Climate change could lead to a nuclear disaster in the Pacific Ocean
Ask people to think of a nuclear disaster and they'll probably come back with the name Chernobyl. The 1986 explosion of a Soviet Union reactor that resulted in the immediate death of at least 50 people has cemented itself in modern memory, but there's another disaster building. In the Marshall Islands, climate change is collapsing a nuclear tomb, and the United States is the one who put it there.
Between 1946 and 1958, the United States conducted 67 nuclear tests in the Marshall Islands, which is a collection of 29 coral atolls across 1,156 islands. Of course, the U.S. didn't end with nuclear weapons. The Pentagon also dropped biological weapons on the islands.
When the U.S. was finished, it took all the waste from the islands, along with contaminated soil from a Nevada testing site, dumped it into the Runit Dome, a crater left from a nuclear detonation, and covered all of that with concrete.
Referred to as locals by "The Tomb", the site holds more than 3.1 million cubic feet of U.S.-produced radioactive soil and debris. That includes lethal amounts of plutonium. According to The Los Angeles Times, that amount is enough to fill 35 Olympic sized swimming pools.
Now, rising sea levels and temperatures have begun to crack open the dome. As that happens, plutonium is being dumped into the Pacific. And despite being the ones who put the nuclear waste there, the United States says it's the responsibility of Marshall Island officials to handle the fallout.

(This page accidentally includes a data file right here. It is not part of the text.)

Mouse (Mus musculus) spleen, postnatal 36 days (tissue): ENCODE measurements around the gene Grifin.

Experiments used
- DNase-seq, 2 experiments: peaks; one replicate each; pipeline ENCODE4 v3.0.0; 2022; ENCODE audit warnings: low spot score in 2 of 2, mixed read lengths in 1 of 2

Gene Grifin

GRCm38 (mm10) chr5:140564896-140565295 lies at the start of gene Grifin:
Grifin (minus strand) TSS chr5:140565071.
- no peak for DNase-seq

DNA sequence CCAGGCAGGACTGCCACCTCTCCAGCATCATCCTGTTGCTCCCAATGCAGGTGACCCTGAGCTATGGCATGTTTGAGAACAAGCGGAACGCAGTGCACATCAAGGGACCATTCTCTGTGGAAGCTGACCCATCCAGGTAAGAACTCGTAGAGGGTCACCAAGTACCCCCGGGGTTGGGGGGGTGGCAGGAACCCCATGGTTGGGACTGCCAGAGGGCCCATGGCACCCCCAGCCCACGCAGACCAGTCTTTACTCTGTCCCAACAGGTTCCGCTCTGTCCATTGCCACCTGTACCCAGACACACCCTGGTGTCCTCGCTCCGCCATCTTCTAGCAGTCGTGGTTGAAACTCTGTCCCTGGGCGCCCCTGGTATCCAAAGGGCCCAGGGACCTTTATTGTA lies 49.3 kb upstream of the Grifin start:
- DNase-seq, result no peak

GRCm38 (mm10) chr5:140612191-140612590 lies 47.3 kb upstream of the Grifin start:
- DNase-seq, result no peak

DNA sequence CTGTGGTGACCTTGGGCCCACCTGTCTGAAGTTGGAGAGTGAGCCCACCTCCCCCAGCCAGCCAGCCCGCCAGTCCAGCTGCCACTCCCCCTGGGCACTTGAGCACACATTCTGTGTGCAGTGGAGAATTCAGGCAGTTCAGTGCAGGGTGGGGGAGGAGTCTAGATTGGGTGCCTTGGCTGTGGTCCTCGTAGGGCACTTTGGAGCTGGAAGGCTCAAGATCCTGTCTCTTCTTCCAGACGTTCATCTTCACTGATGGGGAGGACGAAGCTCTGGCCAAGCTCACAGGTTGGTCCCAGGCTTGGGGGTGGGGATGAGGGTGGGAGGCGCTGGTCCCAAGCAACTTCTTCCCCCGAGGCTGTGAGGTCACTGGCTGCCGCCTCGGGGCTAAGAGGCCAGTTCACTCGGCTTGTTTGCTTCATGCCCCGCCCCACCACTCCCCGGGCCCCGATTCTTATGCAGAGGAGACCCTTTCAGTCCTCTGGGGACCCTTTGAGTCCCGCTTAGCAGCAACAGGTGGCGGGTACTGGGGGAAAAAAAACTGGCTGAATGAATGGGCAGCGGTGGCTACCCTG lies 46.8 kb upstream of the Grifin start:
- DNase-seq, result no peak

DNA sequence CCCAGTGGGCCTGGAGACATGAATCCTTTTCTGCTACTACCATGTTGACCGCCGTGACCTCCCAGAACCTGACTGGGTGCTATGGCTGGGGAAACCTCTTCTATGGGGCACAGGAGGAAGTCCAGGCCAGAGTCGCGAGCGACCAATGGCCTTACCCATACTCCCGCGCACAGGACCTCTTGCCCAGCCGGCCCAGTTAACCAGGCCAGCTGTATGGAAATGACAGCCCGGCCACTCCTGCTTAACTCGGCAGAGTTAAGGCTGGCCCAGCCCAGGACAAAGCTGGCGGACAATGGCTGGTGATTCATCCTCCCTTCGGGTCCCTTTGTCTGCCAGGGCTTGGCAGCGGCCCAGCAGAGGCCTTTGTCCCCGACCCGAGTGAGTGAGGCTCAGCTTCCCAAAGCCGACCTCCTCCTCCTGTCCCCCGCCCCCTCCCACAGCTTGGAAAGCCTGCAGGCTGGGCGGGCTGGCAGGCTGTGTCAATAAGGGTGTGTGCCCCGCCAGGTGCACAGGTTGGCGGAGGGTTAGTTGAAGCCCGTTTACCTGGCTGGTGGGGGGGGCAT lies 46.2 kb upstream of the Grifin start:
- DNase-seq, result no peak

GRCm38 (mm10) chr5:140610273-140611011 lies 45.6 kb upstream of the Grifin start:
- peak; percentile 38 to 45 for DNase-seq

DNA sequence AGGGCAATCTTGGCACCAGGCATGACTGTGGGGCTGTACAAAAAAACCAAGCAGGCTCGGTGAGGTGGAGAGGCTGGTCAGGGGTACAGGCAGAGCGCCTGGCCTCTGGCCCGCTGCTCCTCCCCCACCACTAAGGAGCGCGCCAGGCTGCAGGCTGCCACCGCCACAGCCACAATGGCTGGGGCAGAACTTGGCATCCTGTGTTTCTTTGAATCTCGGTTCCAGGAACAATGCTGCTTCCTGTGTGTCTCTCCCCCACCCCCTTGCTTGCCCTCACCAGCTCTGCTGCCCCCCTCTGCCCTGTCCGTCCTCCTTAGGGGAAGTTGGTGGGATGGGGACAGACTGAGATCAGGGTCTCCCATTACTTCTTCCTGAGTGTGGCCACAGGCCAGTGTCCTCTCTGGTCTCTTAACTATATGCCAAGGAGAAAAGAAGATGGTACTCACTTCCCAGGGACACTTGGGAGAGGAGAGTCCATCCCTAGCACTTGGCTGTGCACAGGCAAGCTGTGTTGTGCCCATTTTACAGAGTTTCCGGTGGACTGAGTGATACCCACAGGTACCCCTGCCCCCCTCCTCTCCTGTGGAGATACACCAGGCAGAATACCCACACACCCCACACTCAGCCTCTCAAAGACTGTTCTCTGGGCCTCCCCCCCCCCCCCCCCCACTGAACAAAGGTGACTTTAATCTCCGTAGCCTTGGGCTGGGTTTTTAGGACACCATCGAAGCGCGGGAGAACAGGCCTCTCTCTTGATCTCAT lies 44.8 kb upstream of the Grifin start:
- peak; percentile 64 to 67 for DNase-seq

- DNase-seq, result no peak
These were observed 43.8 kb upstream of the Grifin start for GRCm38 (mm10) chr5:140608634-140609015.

“I’m like, how can [the dome] be ours?” Hilda Heine, the president of the Republic of the Marshall Islands, told The Los Angeles Times. “We don’t want it. We didn’t build it. The garbage inside is not ours. It’s theirs.”
Last month, the Marshall Islands declared a national climate crisis. In a tweet, Heine wrote, "As one of only four low-lying coral atoll nations in the world, the failure of the international community to adequately respond to the global climate crisis of its own making holds particularly grave consequences."
When it began conducting tests on the islands, the United States was not honest with the Marshallese who lived there. In March 1954, the U.S. conducted its largest nuclear detonation ever, Castle Bravo, at Bikini Atoll. According to the Atomic Heritage Foundation, Bravo was over than 1,000 times more powerful than Little Boy, the atomic bomb that decimated Hiroshima.
The 167 people living on the island were relocated. The Atomic Heritage Foundation reported that Navy Commodore Ben Wyatt told them it was "for the good of mankind" and they were a chosen people. But, relocation didn't spare the Marshallese from dealing with nuclear fallout.
"Approximately five hours after detonation, it began to rain radioactive fallout at Rongelap. Within hours, the atoll was covered with a fine, white, powdered-like substance. No one knew it was radioactive fallout. (…) The children played in the snow. They ate it," Senator of the Marshall Islands Parliament, Jeton Anjain, said.
A Marshall Islands woman would later tell diplomats that, "It was only a matter of two or three years before women on the island started to give birth to things less than human." Vice reported that birth defects are so common on the islands that there's a number of words used locally to describe them.
For the Marshallese, the U.S.'s testing and the Runit Dome have always been a nuclear disaster, even if it doesn't gain the recognition of other ones. In July, Columbia University found that radiation in parts of the islands is higher than Chernobyl and Fukushima. But as climate change collapses the tomb, it brings attention once again to how smaller nations are facing disproportionate consequences for a climate crisis that they are not responsible for.